McKeon: 'Sequester is going to kick in'

Republicans have pushed proposals to reverse sequestration with other spending cuts, but Democrats argue a “balanced approach” would include substantial tax increases.

Senate Democrats rolled out a sequestration alternative package on Thursday that would thwart the first $85 billion in spending cuts that at are set to begin March 1, but the proposal has little chance of passing.

"We are all frustrated," McKeon said, adding he was "hopeful it [would be] weeks, not months, [to] get this fixed" after the cuts come into play next month.

The debate over sequestration has exacerbated partisan tensions of McKeon’s Armed Services panel. The divide was apparent on Wednesday, when GOP members of the committee blamed the Pentagon for putting lawmakers at odds with the military over how to deal with the automatic cuts.

Rep. Rob BishopRobert (Rob) William BishopGOP chairman slams federal agency involved in Cliven Bundy case GAO finds inconsistencies in processing offshore oil testing Overnight Energy: Senate close to approving Arctic drilling | EPA cancels controversial media tracking contract | Trump officials sound alarm on mineral imports MORE (R-Utah) slammed the Defense Department for waiting until the last minute to plan for the across-the-board cuts.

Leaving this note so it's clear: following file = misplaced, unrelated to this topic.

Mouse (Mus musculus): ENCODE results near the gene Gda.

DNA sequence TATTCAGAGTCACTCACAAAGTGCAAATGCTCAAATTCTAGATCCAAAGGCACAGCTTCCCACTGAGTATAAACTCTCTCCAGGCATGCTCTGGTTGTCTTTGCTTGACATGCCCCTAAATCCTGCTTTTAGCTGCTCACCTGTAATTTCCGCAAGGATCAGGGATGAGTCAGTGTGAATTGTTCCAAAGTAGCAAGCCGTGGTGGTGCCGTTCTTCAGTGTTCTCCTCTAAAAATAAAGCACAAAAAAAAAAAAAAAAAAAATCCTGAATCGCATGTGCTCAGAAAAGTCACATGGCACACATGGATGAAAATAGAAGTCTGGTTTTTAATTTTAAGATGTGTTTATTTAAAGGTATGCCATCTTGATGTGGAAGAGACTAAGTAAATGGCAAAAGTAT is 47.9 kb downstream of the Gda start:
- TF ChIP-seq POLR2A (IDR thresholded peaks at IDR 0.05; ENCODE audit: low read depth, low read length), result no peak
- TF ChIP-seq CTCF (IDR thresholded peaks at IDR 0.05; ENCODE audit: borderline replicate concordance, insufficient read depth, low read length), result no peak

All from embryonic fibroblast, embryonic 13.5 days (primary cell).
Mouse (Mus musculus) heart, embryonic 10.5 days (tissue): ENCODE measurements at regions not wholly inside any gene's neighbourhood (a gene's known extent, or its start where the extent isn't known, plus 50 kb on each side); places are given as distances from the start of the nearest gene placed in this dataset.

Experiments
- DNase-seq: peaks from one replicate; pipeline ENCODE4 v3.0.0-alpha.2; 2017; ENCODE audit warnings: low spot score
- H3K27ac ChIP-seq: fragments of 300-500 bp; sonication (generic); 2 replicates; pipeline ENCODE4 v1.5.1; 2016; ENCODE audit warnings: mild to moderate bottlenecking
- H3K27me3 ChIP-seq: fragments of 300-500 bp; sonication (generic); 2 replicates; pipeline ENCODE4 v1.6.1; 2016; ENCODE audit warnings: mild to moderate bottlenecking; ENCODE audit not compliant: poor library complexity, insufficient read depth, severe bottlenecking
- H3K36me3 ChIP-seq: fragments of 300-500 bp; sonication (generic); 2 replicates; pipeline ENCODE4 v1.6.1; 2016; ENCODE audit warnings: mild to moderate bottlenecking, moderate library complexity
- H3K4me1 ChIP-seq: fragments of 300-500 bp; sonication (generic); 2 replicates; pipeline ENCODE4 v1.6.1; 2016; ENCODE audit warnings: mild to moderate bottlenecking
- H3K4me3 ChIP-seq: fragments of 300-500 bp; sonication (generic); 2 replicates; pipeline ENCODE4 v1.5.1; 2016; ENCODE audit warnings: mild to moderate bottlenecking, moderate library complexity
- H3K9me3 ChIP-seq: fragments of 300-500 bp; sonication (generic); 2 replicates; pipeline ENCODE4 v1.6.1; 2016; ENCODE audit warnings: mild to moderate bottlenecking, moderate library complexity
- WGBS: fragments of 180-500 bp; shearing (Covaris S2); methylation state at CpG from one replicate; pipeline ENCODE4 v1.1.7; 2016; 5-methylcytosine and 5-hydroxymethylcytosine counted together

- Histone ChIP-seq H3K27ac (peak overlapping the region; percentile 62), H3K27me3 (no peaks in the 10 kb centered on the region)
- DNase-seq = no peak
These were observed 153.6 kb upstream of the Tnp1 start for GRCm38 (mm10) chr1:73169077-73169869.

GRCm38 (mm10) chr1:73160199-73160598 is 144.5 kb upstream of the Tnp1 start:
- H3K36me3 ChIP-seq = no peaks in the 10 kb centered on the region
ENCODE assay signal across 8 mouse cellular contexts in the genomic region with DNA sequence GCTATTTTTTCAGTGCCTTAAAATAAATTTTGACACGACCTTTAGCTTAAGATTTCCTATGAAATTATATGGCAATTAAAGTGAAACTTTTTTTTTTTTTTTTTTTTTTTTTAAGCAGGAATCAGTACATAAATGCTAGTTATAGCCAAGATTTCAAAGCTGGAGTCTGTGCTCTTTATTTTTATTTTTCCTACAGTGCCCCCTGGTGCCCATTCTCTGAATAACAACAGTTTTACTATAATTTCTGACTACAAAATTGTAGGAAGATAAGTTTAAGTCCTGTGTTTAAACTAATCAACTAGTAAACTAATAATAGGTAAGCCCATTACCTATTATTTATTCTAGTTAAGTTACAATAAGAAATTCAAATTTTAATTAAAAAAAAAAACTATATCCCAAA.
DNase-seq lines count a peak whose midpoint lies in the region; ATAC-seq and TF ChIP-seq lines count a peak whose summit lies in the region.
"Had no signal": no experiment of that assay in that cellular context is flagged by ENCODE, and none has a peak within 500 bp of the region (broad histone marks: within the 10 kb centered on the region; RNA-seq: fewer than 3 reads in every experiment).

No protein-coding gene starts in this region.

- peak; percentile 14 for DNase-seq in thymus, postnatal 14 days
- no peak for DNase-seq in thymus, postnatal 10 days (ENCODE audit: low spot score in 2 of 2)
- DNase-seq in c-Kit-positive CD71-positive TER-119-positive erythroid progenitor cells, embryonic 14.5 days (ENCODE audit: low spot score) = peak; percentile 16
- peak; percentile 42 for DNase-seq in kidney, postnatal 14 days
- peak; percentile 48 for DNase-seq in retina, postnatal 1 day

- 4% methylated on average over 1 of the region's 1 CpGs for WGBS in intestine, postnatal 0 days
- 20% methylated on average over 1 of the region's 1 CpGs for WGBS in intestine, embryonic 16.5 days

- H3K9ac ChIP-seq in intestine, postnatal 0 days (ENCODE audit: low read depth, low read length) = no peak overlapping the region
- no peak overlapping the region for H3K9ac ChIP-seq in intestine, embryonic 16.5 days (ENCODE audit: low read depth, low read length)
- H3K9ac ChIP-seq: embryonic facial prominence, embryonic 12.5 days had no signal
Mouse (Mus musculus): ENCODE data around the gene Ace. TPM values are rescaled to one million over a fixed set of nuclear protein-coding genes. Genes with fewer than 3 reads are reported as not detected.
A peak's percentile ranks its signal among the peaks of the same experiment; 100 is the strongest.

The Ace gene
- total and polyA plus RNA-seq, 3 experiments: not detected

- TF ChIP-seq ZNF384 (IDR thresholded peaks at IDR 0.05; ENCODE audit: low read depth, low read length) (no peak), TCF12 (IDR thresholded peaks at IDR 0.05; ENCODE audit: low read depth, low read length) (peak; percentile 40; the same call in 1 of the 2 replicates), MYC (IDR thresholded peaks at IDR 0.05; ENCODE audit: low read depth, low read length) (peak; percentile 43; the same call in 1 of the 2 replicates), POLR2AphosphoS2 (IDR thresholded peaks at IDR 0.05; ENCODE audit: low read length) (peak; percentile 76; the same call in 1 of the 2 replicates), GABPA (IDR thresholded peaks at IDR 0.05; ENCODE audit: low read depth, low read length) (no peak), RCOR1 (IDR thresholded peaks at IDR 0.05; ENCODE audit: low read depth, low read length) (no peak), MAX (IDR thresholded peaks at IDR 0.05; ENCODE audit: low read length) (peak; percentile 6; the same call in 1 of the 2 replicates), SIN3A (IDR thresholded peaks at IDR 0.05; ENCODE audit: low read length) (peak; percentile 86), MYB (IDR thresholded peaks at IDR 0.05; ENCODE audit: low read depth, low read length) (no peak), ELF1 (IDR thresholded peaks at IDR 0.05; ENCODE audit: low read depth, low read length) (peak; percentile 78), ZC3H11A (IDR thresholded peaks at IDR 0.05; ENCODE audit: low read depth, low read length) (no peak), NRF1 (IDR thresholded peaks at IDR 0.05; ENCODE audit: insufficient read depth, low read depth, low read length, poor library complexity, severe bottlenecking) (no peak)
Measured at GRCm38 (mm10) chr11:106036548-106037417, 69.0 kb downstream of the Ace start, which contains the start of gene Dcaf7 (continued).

"You are part of the problem … you helped cause this," Bishop angrily told the DOD and military witnesses.

On Friday, McKeon tried to walk back some of the accusations that panel members leveled against the military leaders. He said DOD leaders and military brass have done all they could to sound the alarm about the harmful effects of sequestration.

"From day one, [Defense] Secretary [Leon] Panetta has stated sequestration is a [terrible] thing ... [but] they follow their orders. Did they like it? I'm sure they did not," he said.

Pentagon officials "understand chain of command and they [respect] that," McKeon said.

"We are all frustrated ... [but] I do not think you can blame any of this on the military.”